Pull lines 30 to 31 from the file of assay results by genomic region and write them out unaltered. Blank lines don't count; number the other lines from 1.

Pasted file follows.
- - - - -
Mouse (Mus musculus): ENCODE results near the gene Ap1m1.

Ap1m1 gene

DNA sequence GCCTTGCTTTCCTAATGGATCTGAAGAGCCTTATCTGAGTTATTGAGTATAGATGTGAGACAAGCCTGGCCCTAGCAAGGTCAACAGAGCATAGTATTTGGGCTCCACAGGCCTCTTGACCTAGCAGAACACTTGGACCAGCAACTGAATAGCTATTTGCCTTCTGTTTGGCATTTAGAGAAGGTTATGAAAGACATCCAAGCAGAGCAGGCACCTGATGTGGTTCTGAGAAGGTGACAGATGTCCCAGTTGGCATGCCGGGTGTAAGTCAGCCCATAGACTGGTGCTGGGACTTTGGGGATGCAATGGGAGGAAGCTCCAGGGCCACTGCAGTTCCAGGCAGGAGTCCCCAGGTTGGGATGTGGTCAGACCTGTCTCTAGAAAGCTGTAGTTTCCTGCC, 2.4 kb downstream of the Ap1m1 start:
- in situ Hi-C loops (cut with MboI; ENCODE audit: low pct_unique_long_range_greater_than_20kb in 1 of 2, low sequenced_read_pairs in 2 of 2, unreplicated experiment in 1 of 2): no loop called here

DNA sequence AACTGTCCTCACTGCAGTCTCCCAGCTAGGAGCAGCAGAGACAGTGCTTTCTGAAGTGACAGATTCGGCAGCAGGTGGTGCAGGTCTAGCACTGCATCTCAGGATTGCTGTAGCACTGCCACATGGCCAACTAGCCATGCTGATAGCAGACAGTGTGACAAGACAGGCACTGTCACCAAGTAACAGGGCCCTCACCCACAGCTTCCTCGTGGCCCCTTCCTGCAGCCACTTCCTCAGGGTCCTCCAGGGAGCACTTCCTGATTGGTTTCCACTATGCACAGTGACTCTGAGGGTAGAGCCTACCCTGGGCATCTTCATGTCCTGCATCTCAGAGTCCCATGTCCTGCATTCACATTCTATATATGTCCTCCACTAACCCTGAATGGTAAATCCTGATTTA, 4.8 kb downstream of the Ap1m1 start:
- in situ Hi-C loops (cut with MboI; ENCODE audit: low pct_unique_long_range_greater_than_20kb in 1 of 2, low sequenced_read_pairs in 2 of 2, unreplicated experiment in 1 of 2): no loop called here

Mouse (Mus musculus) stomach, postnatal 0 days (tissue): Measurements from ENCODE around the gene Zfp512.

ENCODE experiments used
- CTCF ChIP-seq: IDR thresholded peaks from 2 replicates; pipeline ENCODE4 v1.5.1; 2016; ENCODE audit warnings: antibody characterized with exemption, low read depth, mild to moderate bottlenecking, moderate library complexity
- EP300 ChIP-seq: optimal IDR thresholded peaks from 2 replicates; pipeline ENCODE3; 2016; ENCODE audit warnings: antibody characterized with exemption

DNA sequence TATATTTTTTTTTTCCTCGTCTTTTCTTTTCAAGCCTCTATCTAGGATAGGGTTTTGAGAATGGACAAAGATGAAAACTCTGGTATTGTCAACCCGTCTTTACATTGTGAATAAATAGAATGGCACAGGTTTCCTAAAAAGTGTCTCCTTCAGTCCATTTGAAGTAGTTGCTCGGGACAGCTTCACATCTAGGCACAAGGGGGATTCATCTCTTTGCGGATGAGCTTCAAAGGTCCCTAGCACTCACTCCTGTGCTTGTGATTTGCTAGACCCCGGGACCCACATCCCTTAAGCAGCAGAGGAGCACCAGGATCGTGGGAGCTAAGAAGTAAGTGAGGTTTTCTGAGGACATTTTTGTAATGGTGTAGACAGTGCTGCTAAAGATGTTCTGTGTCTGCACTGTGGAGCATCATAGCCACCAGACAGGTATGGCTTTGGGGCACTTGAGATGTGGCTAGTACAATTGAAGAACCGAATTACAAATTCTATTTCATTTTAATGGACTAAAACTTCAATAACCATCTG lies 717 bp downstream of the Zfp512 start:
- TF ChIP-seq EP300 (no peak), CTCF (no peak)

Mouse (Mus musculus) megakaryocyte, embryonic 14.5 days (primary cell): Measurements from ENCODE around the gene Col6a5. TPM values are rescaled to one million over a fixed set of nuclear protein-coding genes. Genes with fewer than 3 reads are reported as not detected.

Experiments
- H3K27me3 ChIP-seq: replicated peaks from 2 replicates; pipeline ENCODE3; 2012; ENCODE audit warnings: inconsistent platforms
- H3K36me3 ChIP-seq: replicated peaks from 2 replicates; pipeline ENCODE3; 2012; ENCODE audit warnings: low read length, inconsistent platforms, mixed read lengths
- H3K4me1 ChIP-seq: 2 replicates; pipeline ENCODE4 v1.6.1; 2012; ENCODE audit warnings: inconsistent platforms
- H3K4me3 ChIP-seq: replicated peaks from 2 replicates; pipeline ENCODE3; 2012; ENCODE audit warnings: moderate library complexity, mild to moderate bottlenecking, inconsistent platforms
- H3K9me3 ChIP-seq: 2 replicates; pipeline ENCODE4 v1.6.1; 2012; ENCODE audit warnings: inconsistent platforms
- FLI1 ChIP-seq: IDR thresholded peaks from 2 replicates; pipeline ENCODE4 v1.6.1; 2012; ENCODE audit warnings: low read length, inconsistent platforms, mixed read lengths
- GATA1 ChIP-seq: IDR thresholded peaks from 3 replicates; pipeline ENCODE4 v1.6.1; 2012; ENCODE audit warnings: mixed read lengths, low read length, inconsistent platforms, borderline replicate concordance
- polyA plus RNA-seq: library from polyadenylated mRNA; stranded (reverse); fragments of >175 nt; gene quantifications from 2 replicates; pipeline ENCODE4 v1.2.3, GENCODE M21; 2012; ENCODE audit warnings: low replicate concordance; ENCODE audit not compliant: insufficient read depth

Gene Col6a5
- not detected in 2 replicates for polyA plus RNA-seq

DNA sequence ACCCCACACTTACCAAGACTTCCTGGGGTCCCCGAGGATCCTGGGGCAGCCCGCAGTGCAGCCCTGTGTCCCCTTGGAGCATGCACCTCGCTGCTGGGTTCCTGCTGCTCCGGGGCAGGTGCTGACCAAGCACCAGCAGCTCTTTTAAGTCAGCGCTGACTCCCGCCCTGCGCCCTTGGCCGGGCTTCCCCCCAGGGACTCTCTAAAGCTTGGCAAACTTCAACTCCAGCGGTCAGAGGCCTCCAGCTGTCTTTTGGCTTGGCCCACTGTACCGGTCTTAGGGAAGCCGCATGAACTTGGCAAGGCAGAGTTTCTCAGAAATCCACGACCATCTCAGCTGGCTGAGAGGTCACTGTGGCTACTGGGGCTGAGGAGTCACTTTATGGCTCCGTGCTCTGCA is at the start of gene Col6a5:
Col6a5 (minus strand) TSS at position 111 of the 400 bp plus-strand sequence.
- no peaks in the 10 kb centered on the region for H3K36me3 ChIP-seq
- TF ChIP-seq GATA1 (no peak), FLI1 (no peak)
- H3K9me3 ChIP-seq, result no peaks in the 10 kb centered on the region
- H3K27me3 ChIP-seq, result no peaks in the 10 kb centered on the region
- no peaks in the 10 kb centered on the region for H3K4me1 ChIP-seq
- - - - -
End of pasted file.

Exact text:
- H3K27me3 ChIP-seq, result no peaks in the 10 kb centered on the region
- no peaks in the 10 kb centered on the region for H3K4me1 ChIP-seq